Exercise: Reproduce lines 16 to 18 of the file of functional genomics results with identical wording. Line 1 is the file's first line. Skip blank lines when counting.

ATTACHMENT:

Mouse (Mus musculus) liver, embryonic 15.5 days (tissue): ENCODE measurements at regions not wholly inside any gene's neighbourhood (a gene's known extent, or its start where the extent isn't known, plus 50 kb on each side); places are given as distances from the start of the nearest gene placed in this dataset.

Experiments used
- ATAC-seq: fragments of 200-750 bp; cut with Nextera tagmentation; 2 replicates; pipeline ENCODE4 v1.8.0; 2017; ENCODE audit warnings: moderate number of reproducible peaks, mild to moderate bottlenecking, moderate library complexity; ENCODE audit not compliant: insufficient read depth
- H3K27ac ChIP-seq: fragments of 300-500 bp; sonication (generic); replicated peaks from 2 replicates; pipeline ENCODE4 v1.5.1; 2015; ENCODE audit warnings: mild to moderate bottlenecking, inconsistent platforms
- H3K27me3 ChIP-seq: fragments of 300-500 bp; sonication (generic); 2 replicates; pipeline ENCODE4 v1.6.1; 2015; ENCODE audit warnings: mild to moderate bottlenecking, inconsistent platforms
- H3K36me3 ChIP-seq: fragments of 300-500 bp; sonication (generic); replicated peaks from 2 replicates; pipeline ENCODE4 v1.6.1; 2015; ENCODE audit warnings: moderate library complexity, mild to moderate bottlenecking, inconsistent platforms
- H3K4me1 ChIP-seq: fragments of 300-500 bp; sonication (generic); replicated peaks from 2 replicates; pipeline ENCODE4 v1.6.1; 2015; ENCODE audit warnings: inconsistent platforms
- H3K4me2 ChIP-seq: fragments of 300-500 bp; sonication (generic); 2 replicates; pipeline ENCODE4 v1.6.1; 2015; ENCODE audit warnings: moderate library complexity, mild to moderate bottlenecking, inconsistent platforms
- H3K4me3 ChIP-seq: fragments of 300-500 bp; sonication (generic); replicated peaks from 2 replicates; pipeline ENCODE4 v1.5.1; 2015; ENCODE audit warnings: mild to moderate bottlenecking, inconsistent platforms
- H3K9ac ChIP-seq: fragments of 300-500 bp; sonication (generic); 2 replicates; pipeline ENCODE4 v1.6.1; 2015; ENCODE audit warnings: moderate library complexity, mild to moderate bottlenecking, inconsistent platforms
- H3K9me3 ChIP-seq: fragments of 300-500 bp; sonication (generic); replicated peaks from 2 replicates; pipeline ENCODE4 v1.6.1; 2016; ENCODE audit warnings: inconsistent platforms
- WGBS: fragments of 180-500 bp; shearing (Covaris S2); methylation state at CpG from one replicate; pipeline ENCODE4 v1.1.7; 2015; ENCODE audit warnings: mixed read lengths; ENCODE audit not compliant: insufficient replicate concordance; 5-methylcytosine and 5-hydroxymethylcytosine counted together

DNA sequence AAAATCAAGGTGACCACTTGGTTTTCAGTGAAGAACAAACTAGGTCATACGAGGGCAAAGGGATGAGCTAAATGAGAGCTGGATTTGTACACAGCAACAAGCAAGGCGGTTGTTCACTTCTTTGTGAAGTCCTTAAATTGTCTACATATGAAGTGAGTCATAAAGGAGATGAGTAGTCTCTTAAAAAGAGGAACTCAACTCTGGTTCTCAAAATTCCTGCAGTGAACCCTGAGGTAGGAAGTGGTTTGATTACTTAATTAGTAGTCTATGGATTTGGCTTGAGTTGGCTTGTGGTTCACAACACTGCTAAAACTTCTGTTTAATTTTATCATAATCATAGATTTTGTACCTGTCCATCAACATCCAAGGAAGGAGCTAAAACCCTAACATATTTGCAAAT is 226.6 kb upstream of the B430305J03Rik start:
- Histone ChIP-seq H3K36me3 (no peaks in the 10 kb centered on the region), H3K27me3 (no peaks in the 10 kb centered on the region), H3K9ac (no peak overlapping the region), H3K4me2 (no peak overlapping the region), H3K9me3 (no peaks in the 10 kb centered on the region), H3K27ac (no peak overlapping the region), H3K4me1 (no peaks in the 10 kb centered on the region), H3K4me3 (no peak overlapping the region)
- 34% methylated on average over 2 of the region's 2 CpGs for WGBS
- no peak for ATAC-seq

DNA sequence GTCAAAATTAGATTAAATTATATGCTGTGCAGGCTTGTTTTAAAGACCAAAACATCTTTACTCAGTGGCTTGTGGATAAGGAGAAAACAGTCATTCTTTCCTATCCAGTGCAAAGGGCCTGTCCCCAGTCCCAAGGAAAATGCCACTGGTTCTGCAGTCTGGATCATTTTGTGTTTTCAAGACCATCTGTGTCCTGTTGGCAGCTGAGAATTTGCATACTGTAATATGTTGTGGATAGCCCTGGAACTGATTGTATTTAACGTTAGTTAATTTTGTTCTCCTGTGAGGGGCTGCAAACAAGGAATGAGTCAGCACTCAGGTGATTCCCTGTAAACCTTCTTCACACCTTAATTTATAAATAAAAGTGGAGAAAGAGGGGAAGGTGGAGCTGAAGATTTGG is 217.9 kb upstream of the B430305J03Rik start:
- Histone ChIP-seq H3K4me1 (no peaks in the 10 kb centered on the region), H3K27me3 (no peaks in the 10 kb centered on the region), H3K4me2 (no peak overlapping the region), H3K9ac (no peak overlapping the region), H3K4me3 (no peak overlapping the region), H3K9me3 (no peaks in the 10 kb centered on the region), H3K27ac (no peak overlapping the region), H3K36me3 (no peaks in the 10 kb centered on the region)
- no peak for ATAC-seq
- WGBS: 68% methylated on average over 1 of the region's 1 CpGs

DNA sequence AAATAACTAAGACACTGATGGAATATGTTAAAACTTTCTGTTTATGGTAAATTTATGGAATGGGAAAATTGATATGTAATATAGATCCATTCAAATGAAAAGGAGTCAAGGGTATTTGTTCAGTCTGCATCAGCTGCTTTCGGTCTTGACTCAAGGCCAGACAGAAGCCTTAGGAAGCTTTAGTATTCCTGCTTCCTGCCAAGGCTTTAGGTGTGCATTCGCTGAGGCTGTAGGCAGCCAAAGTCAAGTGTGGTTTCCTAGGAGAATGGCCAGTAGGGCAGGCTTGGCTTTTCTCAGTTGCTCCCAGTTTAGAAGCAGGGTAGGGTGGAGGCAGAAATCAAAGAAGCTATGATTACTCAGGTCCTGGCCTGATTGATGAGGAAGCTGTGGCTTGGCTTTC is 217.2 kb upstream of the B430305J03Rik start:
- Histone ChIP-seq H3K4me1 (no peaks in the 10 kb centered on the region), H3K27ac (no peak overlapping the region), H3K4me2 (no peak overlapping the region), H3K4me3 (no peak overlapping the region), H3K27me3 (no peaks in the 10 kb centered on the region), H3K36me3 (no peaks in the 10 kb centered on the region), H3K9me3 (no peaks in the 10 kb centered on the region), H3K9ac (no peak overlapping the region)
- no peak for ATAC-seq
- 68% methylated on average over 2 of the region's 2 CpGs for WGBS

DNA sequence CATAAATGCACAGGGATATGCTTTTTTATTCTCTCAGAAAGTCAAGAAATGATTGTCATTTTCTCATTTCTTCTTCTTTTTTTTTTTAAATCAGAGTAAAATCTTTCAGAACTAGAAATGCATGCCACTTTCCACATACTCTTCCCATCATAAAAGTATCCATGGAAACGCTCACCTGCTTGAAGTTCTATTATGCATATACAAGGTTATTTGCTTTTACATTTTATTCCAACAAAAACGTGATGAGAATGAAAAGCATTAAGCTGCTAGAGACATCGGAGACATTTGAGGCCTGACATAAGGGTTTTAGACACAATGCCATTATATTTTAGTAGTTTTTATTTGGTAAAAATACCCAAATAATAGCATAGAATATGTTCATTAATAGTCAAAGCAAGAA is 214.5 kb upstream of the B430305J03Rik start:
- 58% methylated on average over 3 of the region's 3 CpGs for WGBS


- no peak for ATAC-seq

DNA sequence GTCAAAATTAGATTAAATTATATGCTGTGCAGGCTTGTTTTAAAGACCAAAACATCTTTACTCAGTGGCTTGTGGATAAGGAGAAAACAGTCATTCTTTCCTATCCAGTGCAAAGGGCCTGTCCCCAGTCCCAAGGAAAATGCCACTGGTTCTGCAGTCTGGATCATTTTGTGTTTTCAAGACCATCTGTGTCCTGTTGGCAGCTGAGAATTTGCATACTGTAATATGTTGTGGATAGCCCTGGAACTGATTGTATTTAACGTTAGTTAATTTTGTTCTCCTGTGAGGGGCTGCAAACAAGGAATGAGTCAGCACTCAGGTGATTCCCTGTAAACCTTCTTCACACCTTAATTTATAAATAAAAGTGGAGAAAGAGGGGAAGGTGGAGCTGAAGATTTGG is 217.9 kb upstream of the B430305J03Rik start:
- Histone ChIP-seq H3K4me1 (no peaks in the 10 kb centered on the region), H3K27me3 (no peaks in the 10 kb centered on the region), H3K4me2 (no peak overlapping the region), H3K9ac (no peak overlapping the region), H3K4me3 (no peak overlapping the region), H3K9me3 (no peaks in the 10 kb centered on the region), H3K27ac (no peak overlapping the region), H3K36me3 (no peaks in the 10 kb centered on the region)